patients NOW SeT The TERMS for Their RETURN TO non-emergency services
Hospitals and Clinics Must Prove it is Safe
The Institute for Healthcare Improvement (IHI) has published excellent intelligence in the past few weeks about health care quality and health care safety practices during the coronavirus outbreak, crowd-sourcing ideas and bringing the best of their expert knowledge to bear for the benefit of the healthcare community. Advancing healthcare quality and safety is their goal, so their steadfastness during this time in providing a leadership voice is expected, but it couldn’t be more needed or prescient. They are a harbinger of a very real challenge that lies ahead for the healthcare industry. Healthcare systems business models are at risk because they rely on individuals’ seeking treatment in non-emergency services.
Hospitals, health systems, long-term care and facilities of all walks will face heavy burdens to prove their quality and safety in the wake of COVID-19 to draw patients back and retain their trust. The pandemic has made healthcare facilities vulnerable to the fears of the public and all the scrutiny that fuels: Are facilities clean? Do tests really provide the correct results? Are providers overburdened? Am I hearing the truth? Will I receive the best care?
As a professional who for the last decade has helped healthcare organizations communicate about quality and safety, I can tell you it is not an easy story to tell. Much of this work happens behind the scenes. Data is not easily reported or consumer friendly. In addition, there are headwinds. Consumers are influenced by headlines that say quality and safety ratings, accreditation and compliance standards are not failsafe. They are aware of healthcare inequities that mean not everyone receives the same care. Further, reports of the CDC’s testing missteps during COVID-19 have reminded them that even government agencies designed to protect them can’t provide complete assurance. Organizations will have to overcome these challenges when publicly reporting quality and safety.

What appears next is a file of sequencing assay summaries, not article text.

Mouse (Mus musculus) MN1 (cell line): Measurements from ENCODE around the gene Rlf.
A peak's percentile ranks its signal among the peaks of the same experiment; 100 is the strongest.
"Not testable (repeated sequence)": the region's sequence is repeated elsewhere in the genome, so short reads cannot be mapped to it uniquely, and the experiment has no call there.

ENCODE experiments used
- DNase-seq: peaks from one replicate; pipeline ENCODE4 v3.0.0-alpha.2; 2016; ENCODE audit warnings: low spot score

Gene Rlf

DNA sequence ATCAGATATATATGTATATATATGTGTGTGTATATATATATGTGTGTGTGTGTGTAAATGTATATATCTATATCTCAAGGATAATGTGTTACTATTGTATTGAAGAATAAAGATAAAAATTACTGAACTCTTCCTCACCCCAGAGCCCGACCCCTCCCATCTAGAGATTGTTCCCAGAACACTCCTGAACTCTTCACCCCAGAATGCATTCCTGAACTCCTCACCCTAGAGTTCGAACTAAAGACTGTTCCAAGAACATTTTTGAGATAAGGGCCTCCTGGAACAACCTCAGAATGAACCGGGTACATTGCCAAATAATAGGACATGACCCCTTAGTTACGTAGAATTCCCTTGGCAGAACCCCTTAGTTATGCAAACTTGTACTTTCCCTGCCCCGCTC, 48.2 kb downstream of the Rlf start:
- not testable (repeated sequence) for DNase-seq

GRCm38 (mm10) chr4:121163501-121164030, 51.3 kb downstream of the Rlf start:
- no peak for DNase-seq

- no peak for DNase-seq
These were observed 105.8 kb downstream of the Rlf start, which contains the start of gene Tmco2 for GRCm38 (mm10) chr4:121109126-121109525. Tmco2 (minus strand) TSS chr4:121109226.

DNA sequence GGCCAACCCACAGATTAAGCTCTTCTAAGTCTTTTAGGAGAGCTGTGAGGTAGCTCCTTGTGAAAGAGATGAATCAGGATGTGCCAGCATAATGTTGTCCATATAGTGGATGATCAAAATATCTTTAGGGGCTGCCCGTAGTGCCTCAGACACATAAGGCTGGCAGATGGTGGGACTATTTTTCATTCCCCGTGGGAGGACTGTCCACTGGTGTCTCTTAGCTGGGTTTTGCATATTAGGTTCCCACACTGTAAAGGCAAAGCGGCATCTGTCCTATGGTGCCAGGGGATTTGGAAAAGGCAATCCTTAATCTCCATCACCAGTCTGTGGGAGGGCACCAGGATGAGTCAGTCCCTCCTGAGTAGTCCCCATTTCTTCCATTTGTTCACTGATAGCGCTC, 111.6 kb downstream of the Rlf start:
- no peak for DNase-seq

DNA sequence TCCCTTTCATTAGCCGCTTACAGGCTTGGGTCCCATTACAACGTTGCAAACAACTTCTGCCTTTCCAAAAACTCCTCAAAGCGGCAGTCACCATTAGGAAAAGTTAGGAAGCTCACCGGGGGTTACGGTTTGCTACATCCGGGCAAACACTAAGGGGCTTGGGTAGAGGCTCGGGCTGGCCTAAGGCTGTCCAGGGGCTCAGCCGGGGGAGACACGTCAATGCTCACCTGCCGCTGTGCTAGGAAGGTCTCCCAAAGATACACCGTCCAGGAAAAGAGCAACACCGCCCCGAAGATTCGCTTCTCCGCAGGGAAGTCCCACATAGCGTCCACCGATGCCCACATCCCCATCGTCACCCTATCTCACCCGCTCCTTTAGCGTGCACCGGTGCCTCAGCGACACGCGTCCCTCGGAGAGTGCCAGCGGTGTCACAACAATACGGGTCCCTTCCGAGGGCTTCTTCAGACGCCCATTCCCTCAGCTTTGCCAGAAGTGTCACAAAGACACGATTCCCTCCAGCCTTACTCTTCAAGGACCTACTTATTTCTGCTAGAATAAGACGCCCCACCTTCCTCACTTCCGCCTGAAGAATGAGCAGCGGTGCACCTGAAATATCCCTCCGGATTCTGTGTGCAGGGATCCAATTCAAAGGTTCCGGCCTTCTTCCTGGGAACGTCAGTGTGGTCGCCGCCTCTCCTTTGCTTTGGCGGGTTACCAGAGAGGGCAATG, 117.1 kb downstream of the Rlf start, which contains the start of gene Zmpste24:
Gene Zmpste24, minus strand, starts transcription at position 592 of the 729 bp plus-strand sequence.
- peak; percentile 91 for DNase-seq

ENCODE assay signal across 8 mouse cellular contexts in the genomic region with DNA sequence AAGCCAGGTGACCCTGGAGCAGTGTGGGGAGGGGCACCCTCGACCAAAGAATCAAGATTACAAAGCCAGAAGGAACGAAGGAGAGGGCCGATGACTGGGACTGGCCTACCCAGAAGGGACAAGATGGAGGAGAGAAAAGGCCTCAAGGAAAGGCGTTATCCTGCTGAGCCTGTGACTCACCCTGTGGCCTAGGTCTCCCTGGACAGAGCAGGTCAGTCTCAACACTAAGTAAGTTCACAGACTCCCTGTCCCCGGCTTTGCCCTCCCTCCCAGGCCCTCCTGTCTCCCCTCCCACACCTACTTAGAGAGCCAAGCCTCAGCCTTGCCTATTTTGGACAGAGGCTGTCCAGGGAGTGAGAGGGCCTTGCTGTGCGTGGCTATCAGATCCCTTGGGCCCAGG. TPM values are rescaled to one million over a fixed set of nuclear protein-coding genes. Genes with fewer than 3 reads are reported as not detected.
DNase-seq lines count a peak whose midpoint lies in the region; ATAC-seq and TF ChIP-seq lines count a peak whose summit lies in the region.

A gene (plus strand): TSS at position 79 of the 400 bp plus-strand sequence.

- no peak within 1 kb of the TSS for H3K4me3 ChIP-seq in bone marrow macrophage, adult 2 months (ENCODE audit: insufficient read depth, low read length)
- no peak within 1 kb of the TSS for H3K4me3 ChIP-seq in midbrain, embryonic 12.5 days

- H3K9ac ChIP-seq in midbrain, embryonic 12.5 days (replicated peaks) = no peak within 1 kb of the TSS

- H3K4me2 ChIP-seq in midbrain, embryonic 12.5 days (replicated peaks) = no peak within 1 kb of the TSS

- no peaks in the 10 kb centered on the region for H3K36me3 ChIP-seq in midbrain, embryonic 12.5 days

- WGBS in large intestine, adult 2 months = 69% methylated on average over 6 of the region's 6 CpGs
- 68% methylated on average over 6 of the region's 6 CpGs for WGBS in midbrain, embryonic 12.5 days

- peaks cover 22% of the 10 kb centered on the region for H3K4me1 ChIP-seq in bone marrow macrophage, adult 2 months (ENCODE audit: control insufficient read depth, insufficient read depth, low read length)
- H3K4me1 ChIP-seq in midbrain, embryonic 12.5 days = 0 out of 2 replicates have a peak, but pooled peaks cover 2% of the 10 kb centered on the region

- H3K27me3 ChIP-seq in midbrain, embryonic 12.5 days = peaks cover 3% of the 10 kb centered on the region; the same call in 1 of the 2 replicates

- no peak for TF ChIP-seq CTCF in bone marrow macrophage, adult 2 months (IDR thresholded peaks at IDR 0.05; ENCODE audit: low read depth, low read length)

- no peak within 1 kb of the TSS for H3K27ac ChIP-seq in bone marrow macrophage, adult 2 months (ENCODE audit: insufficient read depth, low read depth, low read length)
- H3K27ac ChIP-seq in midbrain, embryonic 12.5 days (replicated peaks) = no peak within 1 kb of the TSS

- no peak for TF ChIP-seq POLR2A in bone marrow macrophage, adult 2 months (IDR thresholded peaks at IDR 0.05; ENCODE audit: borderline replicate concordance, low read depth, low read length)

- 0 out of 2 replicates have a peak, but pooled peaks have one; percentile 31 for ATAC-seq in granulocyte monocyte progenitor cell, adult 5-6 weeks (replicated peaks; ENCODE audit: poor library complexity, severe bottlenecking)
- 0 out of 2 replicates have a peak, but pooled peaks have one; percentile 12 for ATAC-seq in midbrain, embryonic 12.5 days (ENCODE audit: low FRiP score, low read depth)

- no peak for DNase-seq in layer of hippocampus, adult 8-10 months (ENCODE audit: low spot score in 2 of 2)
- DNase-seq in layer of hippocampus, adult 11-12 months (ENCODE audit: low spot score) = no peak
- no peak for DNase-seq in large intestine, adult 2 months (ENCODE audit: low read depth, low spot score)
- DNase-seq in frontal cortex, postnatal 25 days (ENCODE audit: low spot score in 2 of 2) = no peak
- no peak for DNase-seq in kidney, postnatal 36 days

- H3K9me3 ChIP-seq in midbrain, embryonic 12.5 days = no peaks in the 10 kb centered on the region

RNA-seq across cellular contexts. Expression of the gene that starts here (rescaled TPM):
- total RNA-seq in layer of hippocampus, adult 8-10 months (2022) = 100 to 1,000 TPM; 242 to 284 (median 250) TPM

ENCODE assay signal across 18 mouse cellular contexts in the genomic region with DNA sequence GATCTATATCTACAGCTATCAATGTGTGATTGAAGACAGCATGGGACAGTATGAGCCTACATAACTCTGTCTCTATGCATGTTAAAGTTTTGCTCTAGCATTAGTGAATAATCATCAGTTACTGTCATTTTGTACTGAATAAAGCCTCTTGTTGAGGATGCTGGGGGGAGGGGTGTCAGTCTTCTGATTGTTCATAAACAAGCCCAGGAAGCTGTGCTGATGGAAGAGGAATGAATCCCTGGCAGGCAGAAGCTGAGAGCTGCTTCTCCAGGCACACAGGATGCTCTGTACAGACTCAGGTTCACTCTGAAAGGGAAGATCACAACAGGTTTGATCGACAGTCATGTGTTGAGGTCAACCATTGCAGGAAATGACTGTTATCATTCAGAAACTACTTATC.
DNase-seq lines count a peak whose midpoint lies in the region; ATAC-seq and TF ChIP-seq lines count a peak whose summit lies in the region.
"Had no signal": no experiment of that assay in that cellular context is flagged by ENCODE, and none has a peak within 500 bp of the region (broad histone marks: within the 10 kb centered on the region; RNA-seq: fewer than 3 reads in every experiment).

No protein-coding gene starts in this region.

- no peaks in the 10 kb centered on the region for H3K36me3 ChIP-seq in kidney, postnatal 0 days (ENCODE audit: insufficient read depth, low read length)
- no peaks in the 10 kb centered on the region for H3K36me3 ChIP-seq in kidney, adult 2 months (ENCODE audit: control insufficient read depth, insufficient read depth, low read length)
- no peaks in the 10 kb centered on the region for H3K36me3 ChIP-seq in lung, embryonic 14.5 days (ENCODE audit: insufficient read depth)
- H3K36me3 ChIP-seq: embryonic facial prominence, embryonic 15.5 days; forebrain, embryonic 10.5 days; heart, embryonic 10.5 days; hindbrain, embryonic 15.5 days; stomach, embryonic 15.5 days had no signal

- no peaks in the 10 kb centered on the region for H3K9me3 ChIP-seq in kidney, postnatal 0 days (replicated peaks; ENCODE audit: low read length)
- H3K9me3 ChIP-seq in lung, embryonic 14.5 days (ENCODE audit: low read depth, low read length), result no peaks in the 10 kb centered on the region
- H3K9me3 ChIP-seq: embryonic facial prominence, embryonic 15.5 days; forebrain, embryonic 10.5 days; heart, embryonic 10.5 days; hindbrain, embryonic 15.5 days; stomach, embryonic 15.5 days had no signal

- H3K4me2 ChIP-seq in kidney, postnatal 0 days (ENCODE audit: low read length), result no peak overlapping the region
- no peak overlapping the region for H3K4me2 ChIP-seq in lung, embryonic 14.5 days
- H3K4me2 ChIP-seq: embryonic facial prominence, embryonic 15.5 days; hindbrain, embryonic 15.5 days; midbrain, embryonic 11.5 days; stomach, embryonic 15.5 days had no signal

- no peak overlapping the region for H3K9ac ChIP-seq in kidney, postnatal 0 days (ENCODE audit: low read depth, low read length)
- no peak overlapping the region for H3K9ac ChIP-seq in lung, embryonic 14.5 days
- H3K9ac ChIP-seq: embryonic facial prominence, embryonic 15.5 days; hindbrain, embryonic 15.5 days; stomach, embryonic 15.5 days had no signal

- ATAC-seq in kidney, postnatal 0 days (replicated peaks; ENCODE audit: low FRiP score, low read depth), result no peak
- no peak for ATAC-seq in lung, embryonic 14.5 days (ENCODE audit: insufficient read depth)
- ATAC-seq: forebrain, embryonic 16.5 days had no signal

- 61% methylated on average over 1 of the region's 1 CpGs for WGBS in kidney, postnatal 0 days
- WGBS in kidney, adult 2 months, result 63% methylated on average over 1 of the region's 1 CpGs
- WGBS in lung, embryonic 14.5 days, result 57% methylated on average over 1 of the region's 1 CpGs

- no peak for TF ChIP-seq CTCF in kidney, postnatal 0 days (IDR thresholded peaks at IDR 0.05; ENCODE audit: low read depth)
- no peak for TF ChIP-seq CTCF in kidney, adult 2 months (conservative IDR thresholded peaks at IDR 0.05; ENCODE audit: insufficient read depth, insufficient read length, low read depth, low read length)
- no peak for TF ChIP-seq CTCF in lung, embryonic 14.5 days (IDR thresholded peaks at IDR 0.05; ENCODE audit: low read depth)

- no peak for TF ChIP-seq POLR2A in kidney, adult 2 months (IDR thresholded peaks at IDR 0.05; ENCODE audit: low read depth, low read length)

In the recovering and post COVID-19 world, organizations should plan to communicate about quality and safety practices like there’s no tomorrow.
They should communicate independent of the ratings and the third-party measures. They should get out in front on their own, communicating transparently, frequently and authentically. As healthcare gets more local and organizations are driven to understand and cultivate their communities toward population health, systems should embrace reaching out to local customers and constituents to build trust and strengthen relationships. How can they accomplish this? Following are some ideas:
Leverage the teams of quality and safety professionals working within your organization.
Translate their work into meaningful digests that people can understand – simplify what’s happening to address areas of concern: (i.e., number of daily cleanings; population screening and care, isolation and sanitization of infectious care wards and equipment, appropriate care staff allocation across various departments, care staff temperature checks and testing, physician/nurse to patient staffing ratios; visitor safety policies, virtual and telehealth availability, etc.) All of this information is non-patient specific.
Say what you are doing to keep your organization safe and quality-committed.
Report on the integrity of testing.
Refer to the practices ensuring the cleanliness of healthcare facilities.
Discuss the care and management of your professionals and staff.
Talk about what you are doing to keep your community inside and outside your walls safe.
Reaffirm your commitment to your mission with every communication.
There are well-respected communications practices that should be implemented during this time when healthcare organizations need to retain the trust of everyone they serve, work with and employ. These include communicating frequently to stay visible – approval ratings rise the more leadership is seen - and equally getting out in front with your own message first. Healthcare organizations will be well served by these tried and true guidelines and by avoiding another – saying nothing – as they renegotiate operating procedures during the near and long-term COVID-19 recovery to draw consumers back for non-emergency services and care.